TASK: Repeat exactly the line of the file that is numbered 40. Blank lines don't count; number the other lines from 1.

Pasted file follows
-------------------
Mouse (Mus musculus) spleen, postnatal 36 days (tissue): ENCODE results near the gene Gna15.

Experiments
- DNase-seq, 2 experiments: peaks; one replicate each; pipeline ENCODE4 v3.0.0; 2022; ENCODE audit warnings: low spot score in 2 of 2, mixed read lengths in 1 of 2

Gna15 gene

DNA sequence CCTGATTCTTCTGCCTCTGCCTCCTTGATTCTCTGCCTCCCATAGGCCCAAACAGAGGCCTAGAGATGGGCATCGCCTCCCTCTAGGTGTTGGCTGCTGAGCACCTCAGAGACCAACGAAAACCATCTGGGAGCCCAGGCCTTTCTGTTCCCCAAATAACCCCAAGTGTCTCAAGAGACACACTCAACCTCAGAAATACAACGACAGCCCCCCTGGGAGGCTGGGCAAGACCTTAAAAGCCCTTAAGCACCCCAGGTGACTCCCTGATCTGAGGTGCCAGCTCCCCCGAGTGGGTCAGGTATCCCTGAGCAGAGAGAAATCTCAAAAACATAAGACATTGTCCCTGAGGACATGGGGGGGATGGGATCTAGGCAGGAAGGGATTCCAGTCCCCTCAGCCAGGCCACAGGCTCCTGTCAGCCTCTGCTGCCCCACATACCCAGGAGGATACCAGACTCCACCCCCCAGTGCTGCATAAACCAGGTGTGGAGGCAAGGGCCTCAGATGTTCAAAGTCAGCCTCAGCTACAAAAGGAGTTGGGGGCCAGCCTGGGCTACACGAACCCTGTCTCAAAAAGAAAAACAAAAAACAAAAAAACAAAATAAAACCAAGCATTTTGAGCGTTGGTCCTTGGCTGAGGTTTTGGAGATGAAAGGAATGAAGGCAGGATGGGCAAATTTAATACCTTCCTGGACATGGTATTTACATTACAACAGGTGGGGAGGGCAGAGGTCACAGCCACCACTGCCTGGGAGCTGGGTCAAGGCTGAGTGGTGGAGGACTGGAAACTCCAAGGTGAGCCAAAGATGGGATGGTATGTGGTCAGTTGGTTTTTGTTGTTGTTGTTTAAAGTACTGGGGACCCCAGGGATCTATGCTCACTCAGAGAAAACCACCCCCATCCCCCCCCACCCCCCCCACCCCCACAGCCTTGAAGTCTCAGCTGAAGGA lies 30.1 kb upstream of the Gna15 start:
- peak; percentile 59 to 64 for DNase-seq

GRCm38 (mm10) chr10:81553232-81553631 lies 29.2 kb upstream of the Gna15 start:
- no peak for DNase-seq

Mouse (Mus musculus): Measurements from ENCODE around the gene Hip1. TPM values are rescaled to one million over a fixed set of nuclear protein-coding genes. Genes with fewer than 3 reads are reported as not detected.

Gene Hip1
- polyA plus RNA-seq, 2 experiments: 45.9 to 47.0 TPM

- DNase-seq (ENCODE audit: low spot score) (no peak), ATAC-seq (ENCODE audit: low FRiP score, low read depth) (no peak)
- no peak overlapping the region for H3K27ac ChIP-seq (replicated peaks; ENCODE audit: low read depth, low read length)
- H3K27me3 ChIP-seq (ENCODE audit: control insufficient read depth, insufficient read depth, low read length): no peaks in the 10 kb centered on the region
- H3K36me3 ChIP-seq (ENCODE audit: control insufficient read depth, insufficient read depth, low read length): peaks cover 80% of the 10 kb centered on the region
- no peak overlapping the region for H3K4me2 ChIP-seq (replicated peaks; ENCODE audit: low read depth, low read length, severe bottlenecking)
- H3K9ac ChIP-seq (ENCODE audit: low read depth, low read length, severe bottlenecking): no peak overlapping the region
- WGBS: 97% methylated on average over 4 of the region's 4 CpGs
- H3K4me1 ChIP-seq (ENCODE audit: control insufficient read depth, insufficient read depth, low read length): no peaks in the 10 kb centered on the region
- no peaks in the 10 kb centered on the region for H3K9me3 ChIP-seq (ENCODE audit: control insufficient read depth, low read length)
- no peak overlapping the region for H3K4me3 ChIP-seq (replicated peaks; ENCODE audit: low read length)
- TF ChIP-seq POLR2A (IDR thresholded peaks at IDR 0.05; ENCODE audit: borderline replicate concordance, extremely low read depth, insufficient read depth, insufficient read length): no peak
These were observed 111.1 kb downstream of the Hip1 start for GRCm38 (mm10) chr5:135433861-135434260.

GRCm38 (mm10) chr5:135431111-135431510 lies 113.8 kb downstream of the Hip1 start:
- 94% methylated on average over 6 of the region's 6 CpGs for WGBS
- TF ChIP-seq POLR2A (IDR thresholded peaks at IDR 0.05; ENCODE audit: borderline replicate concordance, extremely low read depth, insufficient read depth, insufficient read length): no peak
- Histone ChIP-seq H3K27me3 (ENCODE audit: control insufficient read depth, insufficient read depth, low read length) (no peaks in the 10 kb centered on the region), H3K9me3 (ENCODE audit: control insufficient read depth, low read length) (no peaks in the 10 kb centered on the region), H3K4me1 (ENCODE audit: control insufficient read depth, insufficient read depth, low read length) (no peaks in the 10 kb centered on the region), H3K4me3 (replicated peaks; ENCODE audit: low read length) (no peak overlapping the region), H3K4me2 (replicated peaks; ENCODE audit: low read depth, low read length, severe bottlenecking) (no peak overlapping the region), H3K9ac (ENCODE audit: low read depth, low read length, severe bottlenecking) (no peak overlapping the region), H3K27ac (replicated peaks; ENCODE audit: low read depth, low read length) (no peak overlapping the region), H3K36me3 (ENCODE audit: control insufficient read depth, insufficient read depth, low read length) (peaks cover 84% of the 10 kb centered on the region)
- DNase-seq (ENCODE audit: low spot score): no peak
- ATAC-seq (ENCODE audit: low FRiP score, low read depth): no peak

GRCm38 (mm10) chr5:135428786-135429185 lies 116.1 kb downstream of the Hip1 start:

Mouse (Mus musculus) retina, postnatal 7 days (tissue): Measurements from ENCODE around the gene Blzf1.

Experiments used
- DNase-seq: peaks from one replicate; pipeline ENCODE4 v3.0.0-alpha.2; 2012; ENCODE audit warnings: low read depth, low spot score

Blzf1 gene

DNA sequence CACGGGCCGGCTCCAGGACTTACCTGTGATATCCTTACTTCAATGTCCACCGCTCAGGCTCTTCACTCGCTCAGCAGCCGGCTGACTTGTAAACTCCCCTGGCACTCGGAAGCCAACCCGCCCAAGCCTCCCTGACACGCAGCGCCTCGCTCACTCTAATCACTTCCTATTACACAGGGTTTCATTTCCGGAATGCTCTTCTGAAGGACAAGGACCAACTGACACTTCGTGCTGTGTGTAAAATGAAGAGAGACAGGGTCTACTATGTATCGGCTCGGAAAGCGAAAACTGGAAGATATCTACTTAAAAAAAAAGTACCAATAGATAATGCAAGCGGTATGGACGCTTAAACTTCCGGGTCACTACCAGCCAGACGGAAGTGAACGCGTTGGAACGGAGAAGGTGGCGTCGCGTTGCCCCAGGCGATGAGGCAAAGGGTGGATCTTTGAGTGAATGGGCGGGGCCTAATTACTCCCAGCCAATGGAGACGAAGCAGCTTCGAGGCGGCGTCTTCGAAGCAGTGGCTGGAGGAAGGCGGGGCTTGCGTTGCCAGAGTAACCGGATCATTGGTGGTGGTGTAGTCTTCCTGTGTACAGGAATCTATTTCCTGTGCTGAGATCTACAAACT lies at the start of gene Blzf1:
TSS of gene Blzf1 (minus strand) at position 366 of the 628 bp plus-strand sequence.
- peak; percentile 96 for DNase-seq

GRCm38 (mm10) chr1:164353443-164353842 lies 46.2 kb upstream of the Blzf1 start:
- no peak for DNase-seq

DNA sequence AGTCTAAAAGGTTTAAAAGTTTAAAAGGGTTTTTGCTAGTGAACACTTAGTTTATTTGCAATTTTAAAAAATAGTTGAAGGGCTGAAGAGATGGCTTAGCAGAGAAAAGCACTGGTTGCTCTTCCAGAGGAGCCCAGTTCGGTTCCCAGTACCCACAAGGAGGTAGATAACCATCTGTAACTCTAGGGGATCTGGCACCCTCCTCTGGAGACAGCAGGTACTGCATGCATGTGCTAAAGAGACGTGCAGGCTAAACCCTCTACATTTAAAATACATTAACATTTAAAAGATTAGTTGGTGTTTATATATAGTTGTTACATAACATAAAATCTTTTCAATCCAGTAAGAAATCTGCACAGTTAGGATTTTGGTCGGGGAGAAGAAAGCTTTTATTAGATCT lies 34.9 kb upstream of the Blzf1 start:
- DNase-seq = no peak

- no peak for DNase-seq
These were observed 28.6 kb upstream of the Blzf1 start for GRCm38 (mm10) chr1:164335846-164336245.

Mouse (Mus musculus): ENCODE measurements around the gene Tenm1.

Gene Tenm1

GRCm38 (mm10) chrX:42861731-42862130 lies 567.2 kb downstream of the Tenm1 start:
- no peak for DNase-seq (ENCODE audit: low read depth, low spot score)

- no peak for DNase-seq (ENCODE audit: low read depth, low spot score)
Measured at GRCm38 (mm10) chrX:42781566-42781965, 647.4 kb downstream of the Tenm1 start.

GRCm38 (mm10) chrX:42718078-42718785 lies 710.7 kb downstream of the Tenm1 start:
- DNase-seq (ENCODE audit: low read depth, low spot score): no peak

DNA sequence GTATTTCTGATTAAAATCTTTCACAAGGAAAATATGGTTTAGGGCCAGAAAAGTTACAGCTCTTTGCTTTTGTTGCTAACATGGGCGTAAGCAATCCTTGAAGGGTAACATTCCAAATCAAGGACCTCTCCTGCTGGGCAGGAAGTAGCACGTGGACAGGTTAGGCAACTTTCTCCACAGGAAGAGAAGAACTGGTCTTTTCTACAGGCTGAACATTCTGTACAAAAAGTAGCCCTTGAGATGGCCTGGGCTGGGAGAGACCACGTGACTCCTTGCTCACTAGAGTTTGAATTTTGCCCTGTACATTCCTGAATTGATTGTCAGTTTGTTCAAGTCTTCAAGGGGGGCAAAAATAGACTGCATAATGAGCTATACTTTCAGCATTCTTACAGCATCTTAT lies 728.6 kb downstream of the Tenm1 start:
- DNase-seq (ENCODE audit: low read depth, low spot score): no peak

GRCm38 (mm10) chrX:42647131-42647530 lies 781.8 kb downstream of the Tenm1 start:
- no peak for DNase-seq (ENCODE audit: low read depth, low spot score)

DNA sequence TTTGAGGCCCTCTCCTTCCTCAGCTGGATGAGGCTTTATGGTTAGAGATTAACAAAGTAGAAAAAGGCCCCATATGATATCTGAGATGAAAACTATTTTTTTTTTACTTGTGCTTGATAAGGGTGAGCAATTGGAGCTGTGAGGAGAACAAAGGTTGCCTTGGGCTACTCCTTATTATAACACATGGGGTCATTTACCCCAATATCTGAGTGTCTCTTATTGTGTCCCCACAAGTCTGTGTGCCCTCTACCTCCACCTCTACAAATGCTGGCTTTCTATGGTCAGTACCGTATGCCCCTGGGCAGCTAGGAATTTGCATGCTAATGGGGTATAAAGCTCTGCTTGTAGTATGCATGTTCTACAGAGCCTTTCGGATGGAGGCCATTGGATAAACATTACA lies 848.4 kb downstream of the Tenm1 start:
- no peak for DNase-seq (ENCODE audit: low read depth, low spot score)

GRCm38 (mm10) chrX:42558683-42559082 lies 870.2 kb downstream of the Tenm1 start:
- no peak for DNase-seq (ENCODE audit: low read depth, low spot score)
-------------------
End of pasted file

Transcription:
DNA sequence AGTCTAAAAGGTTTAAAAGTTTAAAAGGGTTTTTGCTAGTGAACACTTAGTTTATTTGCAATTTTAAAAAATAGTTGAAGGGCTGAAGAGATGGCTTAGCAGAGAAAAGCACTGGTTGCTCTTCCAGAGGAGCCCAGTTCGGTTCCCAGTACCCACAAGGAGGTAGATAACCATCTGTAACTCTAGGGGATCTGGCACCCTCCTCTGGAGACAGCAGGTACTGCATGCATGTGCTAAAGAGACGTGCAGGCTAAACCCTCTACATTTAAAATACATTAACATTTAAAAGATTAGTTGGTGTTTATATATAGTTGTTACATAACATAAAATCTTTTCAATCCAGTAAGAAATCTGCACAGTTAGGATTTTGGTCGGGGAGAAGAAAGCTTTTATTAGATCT lies 34.9 kb upstream of the Blzf1 start: